Vaccines protect people from becoming infected with a disease. Vaccinations save millions of lives to prevent serious diseases. When a disease is not common anymore because of a vaccine, some people think that the vaccine is not important. Actually, the opposite is true! When we continue to get vaccinated, we make sure that disease does not return to infect people again.
The way vaccines work is by helping to develop immunity. They do it by imitating an infection. The body’s immune system responds by making cells and proteins, called antibodies. Once the levels of these antibodies start to fall, the body is left with a supply of “memory” cells that will remember how to fight that disease in the future. It takes weeks for the body to produce these protective cells after vaccination. Therefore, it is possible that a person infected with a disease just before or just after vaccination could still get the disease because the vaccine has not had enough time to provide protection.
Vaccines are safe. Before a vaccine can be given to the general public, the manufacturers of the vaccine must conduct tests called clinical trials and share their results publicly. Health officials review the results carefully to make sure the vaccine is safe and effective. Then, the health officials will approve the vaccine.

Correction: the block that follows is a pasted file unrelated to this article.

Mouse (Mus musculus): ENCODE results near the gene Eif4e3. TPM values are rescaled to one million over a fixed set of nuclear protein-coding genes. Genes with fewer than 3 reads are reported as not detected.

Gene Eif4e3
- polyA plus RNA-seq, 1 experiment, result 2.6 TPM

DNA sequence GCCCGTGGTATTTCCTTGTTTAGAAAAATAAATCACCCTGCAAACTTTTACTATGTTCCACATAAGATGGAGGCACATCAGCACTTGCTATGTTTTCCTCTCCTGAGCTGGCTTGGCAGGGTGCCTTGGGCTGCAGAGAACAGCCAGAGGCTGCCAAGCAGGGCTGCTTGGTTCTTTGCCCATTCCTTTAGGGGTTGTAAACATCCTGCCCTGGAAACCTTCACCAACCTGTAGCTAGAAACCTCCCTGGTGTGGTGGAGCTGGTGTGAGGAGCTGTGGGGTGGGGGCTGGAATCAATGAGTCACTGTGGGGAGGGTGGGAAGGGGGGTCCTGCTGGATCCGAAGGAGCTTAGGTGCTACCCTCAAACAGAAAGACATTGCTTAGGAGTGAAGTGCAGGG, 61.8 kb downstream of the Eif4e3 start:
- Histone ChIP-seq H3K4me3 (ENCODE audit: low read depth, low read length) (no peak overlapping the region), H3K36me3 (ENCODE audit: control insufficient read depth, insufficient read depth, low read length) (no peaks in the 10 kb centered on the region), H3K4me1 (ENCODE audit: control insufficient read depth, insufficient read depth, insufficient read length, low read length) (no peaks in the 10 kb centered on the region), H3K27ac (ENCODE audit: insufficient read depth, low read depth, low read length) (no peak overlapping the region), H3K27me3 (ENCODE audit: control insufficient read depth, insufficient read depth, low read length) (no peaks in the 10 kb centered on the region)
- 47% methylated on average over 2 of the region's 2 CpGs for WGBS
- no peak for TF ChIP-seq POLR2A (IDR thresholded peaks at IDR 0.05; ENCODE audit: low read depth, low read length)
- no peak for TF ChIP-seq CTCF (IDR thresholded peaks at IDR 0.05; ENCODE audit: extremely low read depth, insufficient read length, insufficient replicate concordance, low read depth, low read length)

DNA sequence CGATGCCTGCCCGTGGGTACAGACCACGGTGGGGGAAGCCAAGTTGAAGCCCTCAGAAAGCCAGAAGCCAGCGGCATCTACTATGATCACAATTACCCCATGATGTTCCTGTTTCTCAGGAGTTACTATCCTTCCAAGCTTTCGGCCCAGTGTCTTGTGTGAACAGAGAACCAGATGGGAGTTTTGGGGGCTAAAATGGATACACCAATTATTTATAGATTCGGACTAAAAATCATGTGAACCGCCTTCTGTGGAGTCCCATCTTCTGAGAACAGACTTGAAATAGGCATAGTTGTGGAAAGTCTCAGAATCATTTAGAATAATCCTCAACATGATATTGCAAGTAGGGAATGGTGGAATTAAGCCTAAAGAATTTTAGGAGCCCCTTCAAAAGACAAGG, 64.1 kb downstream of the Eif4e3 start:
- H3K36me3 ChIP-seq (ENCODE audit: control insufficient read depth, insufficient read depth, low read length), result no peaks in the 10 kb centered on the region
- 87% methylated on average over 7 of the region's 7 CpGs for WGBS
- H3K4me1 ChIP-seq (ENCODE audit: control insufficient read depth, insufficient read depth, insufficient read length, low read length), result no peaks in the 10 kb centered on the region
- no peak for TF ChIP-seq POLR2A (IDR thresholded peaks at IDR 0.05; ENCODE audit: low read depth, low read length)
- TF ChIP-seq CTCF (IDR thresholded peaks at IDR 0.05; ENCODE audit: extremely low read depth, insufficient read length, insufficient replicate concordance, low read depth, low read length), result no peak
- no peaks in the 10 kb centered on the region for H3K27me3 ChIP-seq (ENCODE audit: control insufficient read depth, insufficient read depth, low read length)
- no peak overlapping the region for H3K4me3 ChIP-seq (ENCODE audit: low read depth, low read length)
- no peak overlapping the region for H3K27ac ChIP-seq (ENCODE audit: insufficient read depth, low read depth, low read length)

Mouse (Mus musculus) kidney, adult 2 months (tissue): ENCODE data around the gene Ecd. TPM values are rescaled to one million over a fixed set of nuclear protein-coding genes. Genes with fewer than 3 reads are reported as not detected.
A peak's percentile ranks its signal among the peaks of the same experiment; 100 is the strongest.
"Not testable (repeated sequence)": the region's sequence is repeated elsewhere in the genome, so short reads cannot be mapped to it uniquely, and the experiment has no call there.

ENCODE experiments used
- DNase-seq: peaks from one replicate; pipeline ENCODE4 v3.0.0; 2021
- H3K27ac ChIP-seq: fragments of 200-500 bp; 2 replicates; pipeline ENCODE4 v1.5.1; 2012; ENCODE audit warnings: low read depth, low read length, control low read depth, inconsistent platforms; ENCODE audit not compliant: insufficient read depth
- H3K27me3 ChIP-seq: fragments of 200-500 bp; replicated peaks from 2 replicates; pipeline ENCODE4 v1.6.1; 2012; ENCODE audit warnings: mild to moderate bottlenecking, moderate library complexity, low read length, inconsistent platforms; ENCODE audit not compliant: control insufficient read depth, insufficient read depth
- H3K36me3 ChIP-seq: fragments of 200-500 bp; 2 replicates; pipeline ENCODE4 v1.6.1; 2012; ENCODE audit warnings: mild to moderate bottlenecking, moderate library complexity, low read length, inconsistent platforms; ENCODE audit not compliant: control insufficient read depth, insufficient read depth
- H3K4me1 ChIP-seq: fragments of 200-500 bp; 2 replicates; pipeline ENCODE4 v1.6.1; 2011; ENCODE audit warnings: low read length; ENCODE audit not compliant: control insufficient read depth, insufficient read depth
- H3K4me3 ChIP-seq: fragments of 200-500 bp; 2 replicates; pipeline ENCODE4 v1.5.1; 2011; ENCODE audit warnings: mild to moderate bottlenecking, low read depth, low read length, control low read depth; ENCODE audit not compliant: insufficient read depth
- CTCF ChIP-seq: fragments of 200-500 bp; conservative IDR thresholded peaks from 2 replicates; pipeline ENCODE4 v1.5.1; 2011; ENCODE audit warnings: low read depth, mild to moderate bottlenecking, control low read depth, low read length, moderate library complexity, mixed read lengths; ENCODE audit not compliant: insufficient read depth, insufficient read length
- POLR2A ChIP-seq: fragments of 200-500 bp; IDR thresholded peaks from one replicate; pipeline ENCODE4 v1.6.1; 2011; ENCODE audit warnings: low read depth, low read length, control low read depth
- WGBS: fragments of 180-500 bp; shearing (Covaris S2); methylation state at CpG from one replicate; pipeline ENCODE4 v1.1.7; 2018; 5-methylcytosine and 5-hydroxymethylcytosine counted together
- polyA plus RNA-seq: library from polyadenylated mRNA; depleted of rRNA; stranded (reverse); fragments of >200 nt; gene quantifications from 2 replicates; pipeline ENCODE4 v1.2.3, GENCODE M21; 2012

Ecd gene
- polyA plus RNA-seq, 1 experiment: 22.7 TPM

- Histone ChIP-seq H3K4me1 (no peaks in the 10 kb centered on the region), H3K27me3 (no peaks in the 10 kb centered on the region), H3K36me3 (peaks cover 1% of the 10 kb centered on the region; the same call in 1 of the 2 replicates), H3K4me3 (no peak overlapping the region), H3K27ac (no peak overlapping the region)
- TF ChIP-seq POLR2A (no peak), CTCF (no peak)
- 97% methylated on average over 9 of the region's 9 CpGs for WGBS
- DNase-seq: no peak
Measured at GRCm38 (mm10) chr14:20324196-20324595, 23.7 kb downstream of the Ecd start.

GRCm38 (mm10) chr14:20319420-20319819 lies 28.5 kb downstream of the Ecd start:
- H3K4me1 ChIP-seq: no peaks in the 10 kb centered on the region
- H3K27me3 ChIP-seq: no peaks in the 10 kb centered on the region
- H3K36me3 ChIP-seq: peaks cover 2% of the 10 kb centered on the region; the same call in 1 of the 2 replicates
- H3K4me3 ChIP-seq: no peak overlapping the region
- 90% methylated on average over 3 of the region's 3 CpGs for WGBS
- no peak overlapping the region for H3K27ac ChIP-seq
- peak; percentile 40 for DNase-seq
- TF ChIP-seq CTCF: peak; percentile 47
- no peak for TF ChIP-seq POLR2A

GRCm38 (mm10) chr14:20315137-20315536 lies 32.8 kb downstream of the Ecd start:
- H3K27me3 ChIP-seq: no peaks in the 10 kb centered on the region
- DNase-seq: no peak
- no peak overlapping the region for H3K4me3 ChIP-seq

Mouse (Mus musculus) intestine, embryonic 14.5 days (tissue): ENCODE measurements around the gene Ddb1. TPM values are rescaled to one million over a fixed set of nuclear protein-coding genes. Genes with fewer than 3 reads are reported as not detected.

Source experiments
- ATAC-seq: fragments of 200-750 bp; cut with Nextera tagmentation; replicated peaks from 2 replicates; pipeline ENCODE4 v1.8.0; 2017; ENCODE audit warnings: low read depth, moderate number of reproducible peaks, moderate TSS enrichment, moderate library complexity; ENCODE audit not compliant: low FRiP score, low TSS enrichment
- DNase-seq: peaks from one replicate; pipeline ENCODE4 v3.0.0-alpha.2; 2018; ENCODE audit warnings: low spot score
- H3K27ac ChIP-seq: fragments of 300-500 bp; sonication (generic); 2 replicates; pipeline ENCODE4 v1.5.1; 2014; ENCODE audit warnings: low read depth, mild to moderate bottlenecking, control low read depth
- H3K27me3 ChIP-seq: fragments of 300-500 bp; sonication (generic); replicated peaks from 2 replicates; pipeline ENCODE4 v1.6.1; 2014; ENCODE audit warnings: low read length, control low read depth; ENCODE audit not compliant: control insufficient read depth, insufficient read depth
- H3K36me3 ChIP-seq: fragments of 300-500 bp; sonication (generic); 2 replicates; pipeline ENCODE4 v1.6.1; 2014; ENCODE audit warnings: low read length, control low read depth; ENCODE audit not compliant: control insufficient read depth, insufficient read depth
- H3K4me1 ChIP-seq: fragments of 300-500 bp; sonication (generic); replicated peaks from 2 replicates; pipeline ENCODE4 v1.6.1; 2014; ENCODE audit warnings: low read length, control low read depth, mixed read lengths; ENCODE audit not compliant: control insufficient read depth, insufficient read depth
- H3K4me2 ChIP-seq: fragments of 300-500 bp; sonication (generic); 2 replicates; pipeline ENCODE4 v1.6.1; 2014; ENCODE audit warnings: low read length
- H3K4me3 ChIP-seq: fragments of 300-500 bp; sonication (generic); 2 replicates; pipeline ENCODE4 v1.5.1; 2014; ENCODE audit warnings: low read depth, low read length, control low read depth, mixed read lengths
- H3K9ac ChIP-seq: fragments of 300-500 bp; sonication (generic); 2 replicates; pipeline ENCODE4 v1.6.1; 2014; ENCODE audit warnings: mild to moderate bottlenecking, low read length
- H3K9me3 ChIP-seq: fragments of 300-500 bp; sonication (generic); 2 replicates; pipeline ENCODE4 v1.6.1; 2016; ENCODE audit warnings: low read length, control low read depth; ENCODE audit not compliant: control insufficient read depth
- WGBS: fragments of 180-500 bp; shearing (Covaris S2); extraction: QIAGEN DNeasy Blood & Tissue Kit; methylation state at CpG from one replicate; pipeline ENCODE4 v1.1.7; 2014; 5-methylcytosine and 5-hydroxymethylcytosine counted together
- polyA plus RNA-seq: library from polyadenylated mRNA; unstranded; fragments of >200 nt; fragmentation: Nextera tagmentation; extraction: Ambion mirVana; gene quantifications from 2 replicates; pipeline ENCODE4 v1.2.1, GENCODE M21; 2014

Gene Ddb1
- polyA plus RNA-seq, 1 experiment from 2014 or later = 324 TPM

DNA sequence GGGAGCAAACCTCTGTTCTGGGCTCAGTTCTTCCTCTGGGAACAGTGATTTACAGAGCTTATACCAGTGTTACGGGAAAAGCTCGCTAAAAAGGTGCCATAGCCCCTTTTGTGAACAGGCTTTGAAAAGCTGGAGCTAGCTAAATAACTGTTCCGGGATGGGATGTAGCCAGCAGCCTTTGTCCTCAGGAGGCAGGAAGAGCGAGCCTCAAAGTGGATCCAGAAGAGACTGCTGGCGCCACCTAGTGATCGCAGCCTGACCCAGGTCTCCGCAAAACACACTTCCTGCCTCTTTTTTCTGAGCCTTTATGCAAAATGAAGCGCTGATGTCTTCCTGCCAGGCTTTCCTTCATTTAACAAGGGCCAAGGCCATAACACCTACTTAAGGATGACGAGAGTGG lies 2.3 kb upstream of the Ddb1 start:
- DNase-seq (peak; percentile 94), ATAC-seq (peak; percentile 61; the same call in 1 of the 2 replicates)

Immunizations are generally made using a tiny amount of the virus/bacteria they protect your child from, but they don’t cause the disease itself. They instruct your child’s body to make blood proteins called antibodies to fight off those diseases. For example, after a vaccine for whooping cough, if your child were to come into contact with the real illness, their body would recognize it and have the right tools to attack it.
Polio, Mumps, Measles, Hepatitis A, Hepatitis B, Tetanus, Rubella, Hemophilus Influenzae type b, Whooping Cough, Pneumococcal Disease, Rotavirus, Chickenpox, Diphtheria, Shingles, and some others are vaccine-preventable diseases.
Watch this helpful video on how vaccines work!
If you have more questions about immunizations, and you would like to discuss it with one of our providers, please call our office at 561-745-4226 or visit our Patient Portal, to schedule an appointment. We are here for you!
1. Immunizations the basics: https://www.cdc.gov/vaccines/vacgen/imz-basics.htm
2. Vaccine Preventable diseases: https://www.cdc.gov/vaccines/adults/ vpd.html
3. Understanding how vaccines work: https://www.cdc.gov/vaccines/hcp/co nversations/understanding-vaccwork.html
4. Why immunize: https://www.cdc.gov/vaccines/vacgen/why.htm
5. 14 Diseases you almost forgot about thanks to vaccines: https://www.cdc.gov/vaccines/parent s/diseases/forgot-14-diseases.html